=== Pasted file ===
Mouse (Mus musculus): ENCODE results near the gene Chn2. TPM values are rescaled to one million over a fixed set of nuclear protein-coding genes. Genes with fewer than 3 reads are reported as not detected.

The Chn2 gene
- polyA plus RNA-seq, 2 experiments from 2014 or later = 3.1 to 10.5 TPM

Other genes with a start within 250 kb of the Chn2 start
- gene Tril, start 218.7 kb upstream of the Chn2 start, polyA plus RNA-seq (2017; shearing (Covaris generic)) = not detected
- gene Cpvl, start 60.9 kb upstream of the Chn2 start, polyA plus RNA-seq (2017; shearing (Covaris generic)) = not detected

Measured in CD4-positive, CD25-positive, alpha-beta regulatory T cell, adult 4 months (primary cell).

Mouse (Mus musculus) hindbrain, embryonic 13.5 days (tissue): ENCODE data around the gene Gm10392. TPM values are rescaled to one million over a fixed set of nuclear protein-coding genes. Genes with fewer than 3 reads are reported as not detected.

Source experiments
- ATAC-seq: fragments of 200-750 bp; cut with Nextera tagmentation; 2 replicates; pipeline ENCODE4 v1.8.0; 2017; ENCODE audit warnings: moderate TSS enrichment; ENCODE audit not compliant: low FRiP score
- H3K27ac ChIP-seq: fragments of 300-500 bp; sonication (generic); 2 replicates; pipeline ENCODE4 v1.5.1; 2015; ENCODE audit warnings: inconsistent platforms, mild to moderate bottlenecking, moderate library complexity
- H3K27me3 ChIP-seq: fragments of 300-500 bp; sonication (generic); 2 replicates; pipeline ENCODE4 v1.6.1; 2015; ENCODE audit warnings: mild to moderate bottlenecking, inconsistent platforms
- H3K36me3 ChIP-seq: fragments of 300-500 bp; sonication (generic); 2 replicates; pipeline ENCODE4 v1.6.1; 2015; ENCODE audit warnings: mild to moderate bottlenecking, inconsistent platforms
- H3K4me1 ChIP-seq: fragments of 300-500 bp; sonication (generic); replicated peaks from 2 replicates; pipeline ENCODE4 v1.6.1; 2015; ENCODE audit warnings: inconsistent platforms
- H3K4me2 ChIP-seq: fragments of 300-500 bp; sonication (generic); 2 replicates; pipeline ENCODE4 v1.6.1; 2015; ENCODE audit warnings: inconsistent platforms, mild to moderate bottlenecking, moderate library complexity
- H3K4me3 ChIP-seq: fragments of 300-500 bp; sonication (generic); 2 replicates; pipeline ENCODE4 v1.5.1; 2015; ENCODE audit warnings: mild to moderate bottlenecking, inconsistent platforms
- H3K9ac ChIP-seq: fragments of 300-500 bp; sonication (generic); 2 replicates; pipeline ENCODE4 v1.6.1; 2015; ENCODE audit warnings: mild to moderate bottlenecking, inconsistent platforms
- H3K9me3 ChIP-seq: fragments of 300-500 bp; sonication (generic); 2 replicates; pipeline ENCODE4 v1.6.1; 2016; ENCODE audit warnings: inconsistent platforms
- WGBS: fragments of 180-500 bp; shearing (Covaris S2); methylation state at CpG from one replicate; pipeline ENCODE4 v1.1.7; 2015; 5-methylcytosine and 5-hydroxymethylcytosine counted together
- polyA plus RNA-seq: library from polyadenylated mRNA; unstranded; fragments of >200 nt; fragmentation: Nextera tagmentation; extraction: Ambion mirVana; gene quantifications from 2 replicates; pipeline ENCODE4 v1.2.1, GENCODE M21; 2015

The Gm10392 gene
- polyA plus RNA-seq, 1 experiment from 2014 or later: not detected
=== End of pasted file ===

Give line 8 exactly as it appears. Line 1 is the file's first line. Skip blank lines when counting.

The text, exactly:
Mouse (Mus musculus) hindbrain, embryonic 13.5 days (tissue): ENCODE data around the gene Gm10392. TPM values are rescaled to one million over a fixed set of nuclear protein-coding genes. Genes with fewer than 3 reads are reported as not detected.